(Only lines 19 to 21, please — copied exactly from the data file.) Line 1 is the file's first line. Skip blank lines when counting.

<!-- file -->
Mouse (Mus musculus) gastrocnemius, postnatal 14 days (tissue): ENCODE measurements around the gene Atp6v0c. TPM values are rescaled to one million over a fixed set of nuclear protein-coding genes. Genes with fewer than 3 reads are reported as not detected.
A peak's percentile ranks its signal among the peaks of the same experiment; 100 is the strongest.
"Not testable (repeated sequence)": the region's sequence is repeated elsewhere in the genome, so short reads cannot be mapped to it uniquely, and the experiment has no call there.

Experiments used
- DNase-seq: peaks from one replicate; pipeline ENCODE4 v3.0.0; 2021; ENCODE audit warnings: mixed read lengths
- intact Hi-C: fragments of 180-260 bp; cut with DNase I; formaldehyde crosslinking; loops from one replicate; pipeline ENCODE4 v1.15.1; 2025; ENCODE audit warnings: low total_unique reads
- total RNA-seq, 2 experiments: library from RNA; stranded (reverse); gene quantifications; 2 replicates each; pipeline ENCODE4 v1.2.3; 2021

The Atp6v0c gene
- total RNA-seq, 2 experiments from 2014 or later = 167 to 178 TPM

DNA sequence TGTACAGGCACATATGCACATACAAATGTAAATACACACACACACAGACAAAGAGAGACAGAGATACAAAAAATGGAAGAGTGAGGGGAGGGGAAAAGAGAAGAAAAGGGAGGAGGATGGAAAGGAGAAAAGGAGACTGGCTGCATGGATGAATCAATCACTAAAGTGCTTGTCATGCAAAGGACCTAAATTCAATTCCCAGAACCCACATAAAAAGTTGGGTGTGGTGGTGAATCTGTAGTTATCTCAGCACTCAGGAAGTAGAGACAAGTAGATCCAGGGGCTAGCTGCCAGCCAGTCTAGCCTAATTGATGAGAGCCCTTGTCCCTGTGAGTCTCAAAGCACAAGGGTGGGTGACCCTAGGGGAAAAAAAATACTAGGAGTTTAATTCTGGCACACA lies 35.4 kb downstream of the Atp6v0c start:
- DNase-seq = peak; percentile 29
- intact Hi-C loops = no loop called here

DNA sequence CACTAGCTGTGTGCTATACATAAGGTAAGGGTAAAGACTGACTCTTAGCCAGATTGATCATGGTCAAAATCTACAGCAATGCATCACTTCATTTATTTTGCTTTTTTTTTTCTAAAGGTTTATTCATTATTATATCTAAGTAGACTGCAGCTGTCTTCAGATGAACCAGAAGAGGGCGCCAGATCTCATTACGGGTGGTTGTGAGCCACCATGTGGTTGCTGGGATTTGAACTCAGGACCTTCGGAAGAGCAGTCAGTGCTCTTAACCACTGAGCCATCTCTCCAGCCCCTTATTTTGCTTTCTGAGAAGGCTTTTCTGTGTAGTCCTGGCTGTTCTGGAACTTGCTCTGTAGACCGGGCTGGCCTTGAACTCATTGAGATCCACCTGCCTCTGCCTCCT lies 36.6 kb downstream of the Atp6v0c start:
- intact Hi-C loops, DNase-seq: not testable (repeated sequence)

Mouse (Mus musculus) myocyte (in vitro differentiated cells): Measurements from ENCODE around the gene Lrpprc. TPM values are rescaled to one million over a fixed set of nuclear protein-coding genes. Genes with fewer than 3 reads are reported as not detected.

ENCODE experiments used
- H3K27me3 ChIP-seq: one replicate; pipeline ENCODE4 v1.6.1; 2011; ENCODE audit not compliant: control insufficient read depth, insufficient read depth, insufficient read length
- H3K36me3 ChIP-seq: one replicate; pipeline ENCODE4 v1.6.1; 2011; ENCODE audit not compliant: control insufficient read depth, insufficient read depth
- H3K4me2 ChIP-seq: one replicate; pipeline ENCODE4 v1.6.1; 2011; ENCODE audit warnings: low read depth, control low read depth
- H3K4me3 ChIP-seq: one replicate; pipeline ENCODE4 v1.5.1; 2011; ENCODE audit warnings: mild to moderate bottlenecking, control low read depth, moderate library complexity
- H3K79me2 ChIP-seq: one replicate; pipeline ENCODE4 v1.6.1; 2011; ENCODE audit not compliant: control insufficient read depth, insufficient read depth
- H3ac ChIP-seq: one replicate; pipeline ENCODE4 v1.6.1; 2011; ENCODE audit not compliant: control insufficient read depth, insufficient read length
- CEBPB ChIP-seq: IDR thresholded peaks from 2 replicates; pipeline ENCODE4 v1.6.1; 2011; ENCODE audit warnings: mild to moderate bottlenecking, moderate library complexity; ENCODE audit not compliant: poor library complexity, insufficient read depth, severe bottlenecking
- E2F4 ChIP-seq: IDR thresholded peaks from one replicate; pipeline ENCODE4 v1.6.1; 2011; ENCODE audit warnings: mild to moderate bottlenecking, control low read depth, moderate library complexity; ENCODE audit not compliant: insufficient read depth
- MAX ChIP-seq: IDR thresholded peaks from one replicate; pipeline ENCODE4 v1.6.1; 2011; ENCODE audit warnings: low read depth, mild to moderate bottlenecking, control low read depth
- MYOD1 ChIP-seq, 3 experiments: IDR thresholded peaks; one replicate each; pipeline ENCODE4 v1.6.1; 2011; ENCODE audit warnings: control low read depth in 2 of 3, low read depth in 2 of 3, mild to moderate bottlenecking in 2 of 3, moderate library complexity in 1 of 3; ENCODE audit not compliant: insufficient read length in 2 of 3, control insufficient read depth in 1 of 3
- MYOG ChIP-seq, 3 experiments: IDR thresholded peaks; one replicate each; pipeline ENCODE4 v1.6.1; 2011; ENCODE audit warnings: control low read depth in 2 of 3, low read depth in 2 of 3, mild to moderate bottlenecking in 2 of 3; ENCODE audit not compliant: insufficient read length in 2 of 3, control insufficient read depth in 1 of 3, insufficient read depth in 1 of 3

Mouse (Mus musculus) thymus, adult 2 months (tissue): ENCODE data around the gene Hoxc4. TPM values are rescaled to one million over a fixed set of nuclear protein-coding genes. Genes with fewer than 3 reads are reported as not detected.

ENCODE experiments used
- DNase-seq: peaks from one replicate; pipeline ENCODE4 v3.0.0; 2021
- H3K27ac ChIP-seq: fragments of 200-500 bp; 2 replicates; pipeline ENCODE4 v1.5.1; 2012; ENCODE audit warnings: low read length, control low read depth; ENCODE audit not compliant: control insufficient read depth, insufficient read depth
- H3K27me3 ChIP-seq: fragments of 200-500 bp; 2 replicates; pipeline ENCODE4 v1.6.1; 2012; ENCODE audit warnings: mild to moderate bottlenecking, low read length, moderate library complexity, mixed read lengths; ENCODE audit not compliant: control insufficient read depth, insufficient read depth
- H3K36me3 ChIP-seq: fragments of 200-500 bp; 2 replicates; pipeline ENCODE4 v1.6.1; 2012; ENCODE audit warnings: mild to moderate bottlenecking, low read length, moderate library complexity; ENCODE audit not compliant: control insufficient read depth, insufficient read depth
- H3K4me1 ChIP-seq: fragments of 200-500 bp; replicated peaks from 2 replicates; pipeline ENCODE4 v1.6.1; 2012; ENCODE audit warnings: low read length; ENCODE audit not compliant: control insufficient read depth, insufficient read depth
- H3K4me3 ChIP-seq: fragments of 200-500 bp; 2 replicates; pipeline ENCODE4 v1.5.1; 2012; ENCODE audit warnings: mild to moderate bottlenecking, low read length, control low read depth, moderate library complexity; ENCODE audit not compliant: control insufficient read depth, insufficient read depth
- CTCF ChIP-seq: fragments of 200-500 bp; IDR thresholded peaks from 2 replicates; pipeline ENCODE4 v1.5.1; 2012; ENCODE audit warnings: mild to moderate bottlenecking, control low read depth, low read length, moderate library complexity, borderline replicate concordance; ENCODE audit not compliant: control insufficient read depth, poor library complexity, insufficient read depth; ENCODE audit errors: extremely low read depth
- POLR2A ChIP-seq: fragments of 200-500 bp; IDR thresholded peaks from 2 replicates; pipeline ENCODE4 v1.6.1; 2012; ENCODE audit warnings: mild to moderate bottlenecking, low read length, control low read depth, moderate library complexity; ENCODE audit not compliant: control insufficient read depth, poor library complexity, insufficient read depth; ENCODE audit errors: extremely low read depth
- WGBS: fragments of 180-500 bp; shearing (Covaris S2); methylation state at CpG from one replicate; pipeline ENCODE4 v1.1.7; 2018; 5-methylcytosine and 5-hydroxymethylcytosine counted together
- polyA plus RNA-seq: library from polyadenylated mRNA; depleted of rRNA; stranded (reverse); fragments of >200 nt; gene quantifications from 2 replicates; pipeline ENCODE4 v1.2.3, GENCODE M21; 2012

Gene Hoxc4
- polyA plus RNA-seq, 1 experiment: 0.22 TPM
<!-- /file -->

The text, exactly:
- H3K4me2 ChIP-seq: one replicate; pipeline ENCODE4 v1.6.1; 2011; ENCODE audit warnings: low read depth, control low read depth
- H3K4me3 ChIP-seq: one replicate; pipeline ENCODE4 v1.5.1; 2011; ENCODE audit warnings: mild to moderate bottlenecking, control low read depth, moderate library complexity
- H3K79me2 ChIP-seq: one replicate; pipeline ENCODE4 v1.6.1; 2011; ENCODE audit not compliant: control insufficient read depth, insufficient read depth